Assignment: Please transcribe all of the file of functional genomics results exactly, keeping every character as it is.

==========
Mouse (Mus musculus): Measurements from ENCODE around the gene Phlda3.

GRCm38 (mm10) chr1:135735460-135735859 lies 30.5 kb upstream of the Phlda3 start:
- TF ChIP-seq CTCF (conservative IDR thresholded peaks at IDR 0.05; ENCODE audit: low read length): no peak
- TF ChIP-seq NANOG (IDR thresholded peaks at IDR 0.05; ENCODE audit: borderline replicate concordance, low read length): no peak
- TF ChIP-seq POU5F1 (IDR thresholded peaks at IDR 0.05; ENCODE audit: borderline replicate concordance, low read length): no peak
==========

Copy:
Mouse (Mus musculus): Measurements from ENCODE around the gene Phlda3.

GRCm38 (mm10) chr1:135735460-135735859 lies 30.5 kb upstream of the Phlda3 start:
- TF ChIP-seq CTCF (conservative IDR thresholded peaks at IDR 0.05; ENCODE audit: low read length): no peak
- TF ChIP-seq NANOG (IDR thresholded peaks at IDR 0.05; ENCODE audit: borderline replicate concordance, low read length): no peak
- TF ChIP-seq POU5F1 (IDR thresholded peaks at IDR 0.05; ENCODE audit: borderline replicate concordance, low read length): no peak